Getting the maximum out of minimalism

As I mentioned last week. I continue to be too busy writing…to write! My children’s writing is keeping me busier than I’ve ever been, which is good, although it’s preventing me from being as consistent with my blog as I should be. With that in mind, I thought I’d share with you this post from Oct. 2012 which, although it’s two years old, still makes for some interesting reading, I think. (Then again, I’m the one who wrote it, so what do I know??)



Sometimes, it pays to keep things simple.

I was reminded of this maxim over the weekend, when I recently came across this blog post from artist and designer Christian Jackson at Square Inch Design.  Jackson took classic children’s tales and rendered them as minimalist posters – basically reducing the stories, characters, and plots into very simple designs that are at once striking, yet instantly familiar.

With all the extraneous stuff out of the way, the viewer is left with just the germ of the story, a simple visual cue that – to anyone who knows the particular story – conjures up images and memories of our favourite parts of each story.

This got me thinking about how we, as creatives, often get carried away in our work and sometimes lose sight of our objectives.  Sometimes, being detail-oriented can be a very good thing.

But sometimes…things don’t need to be as complicated as we try to make them.

“Is the guy running away, or coming down the stairs?”

Details can do wonders.  If you’re writing a book, you may need to expound on the layout of a castle or the idiosyncracies of an antagonist.  If you’re producing a radio commercial, simply having two people talking to each other may not be enough; adding footstep sound effects or outdoor ambience can really flesh out a scene.

(And for those unfamiliar with radio production, ‘footstep’ sound effects are not as cut-and-dry as you might suspect; there are ‘footsteps on gravel,’ ‘footsteps on pavement,’ ‘footsteps going upstairs – cement,’ ‘footsteps going downstairs – wood,’ ‘footsteps running away,’ ‘footsteps coming closer,’ and tons of other variations I won’t bore you with right now.  Talk about details.)

However, there are times when the details just get in the way.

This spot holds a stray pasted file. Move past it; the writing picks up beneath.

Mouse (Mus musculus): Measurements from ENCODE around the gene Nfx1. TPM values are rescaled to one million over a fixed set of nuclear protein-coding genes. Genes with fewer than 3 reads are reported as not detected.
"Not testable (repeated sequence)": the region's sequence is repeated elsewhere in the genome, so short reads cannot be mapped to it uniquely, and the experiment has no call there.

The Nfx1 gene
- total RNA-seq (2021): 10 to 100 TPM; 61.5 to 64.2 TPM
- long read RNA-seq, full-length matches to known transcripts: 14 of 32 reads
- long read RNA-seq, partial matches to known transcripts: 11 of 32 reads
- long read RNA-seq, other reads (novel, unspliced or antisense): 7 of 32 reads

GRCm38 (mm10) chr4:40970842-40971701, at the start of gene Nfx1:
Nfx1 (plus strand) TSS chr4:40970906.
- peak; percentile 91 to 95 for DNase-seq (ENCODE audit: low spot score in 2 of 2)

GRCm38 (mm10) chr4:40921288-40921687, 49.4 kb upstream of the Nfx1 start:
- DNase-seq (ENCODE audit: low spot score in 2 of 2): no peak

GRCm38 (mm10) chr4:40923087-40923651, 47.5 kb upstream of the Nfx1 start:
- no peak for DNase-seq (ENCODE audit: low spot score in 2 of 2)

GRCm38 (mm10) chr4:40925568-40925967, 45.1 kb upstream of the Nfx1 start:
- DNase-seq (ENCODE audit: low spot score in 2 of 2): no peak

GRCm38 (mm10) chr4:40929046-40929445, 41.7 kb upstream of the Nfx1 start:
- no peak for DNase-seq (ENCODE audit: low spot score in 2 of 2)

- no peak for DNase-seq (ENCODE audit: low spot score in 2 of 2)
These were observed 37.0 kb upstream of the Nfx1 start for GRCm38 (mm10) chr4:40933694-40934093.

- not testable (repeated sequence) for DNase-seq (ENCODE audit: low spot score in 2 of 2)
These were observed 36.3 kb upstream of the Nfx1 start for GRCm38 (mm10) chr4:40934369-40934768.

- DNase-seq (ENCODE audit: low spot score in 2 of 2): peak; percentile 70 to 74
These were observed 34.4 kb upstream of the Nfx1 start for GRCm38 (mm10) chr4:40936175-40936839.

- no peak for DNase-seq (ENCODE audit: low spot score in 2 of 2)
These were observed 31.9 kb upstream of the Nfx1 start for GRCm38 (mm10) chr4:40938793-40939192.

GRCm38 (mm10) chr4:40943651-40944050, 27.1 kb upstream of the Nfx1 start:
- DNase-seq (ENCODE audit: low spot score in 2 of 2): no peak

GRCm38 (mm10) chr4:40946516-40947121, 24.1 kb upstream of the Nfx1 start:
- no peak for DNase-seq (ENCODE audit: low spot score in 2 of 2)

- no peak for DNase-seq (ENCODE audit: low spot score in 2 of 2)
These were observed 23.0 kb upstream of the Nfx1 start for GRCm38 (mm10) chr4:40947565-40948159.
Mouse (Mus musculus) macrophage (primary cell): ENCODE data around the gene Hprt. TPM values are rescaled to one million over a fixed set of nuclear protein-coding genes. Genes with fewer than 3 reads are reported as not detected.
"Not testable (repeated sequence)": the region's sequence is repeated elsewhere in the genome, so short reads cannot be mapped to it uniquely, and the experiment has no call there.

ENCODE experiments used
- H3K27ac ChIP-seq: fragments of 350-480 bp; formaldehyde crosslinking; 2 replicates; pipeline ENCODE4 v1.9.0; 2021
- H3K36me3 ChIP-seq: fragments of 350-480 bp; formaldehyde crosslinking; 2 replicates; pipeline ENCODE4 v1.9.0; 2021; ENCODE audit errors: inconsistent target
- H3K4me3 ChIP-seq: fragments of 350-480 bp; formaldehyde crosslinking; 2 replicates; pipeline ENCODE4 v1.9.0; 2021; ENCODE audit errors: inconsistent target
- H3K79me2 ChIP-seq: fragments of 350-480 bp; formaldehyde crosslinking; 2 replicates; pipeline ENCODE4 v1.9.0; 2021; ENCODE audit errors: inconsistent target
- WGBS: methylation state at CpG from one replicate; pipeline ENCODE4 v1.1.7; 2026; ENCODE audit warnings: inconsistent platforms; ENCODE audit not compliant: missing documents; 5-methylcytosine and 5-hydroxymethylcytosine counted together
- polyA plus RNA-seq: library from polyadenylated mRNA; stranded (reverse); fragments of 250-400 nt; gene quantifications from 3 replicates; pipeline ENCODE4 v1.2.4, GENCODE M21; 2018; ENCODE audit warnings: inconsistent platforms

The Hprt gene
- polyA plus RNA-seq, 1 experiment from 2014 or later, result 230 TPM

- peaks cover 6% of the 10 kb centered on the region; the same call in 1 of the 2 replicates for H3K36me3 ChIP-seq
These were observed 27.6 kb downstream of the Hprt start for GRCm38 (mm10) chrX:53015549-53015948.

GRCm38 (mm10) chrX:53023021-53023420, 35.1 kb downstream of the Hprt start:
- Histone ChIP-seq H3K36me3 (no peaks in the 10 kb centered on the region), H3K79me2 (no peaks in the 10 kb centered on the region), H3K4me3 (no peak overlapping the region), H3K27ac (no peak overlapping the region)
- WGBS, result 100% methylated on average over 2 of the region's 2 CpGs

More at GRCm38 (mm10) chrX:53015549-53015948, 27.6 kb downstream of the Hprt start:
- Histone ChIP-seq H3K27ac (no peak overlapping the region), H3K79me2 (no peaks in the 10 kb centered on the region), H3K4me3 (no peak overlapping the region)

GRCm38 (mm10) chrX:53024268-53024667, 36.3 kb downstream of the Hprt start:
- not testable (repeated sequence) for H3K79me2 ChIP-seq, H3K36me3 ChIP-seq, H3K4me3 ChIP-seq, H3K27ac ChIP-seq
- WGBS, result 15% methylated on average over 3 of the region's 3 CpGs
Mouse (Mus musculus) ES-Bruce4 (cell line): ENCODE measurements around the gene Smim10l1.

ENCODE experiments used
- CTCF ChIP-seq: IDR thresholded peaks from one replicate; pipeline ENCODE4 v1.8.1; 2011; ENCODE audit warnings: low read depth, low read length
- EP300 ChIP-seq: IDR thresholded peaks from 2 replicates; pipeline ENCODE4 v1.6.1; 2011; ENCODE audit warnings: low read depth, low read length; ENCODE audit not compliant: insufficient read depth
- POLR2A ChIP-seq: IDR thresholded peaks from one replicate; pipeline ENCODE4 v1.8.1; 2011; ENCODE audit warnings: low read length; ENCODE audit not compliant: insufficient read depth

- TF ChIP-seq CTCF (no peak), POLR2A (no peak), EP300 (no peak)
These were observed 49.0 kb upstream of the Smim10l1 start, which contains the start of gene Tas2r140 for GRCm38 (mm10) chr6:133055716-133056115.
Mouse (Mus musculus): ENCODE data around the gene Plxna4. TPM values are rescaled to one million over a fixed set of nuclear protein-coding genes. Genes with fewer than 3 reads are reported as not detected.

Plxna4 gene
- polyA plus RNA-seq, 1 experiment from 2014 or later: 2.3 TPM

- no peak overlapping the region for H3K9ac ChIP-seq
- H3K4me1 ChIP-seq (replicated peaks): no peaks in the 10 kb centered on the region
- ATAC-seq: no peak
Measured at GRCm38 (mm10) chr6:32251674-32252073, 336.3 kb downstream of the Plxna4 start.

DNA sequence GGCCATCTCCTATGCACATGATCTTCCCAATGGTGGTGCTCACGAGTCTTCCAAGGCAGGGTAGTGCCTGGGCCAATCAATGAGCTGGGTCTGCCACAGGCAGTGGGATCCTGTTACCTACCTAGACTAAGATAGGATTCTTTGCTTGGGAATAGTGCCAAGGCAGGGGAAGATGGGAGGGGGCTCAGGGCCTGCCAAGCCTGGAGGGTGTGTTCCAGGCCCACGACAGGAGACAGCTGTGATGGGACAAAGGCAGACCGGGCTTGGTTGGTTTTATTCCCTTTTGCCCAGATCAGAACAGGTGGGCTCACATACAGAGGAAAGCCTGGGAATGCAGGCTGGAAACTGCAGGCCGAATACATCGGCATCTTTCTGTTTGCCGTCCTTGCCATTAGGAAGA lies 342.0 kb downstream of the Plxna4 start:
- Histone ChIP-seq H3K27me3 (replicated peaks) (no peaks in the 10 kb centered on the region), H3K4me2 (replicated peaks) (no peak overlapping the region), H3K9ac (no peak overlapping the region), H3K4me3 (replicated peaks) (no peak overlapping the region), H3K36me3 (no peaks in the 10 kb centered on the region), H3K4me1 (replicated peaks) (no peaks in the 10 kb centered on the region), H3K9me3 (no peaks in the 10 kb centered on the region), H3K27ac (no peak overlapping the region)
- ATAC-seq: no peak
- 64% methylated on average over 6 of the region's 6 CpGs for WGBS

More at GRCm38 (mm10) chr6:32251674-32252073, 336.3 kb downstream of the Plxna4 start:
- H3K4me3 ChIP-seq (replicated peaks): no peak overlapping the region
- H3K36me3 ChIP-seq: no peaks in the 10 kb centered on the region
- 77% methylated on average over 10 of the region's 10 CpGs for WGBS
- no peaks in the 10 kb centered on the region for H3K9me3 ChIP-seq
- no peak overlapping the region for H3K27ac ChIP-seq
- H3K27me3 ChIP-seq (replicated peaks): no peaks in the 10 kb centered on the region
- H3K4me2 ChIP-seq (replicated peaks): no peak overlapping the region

“Spare me the details”

A friend of mine has been working for months on a middle-grade chapter book.  An artist by training, when she first began writing her story, she would spend an entire page just describing a room:  how the tables were set, what the chinaware looked like, what the curtains were made of, what flowers were used for the centerpieces.  It was beautiful writing, flourishing imagery, vivid detail…unfortunately, much of it was irrelevant to the actual storyline.

So she ended up cutting some of her story, revising some of it, and also leaving some of it – and her manuscript is much stronger now because the reader doesn’t lose sight of the plot.

Unless you’re Tom Clancy, there’s no need to spend an entire chapter describing a boat.

Personally, I’ve produced hundreds of radio commercials that required significant details vis-a-vis sound effects or multiple voices, but I have also produced many spots that feature nothing but a voice.  It all depends on the message, and whether or not music or sound effects will add to the listener’s experience or detract from it.

Background music in commercials:  Yes or No?


Clients ask me this question all the time.  I explain to them that music should only be used if it helps propel their message.

Music can create drama, evoke a mood, or act as a transition from one scene to another – but it will not, contrary to what some of my fellow radio programmers say, ‘keep things interesting.’  In a commercial, if the script is not written well enough to create a compelling message, no amount of music will keep a listener from turning the channel.  Likewise, if a message is compelling, why muddle it with an electric piano?

Think about your own life and consider how ridiculous it is to think that music will make a message ‘interesting.’  An excited friend comes up to you to tell you some fantastic news – but you say, “Hold on, there, pal.  Let me find something on my iPod to make our conversation interesting.”

The devil’s in the details

This past July, I decided to leave my position as production director for a 5-station radio group and work from home.  It was a scary decision because of all the unknowns ahead of me – will I make enough money, will I find new clients, etc. – but the clincher was an examination of the details of my life.  My wife and I were amazed when we actually broke things down:

I was spending $400+/month just commuting (not total driving, just commuting).  We were also spending $650/month for daycare for my 2-year-old.  When I added just those two expenses, I realized I was spending nearly an entire paycheck for the privelege of working!  After crunching the numbers, it became apparent that my goal of running my own voiceover business and pursuing my children’s writing was never going to have a chance as long as I kept spending almost $1100 and 245 hours each month just driving and working.

The details of my life were killing my dream!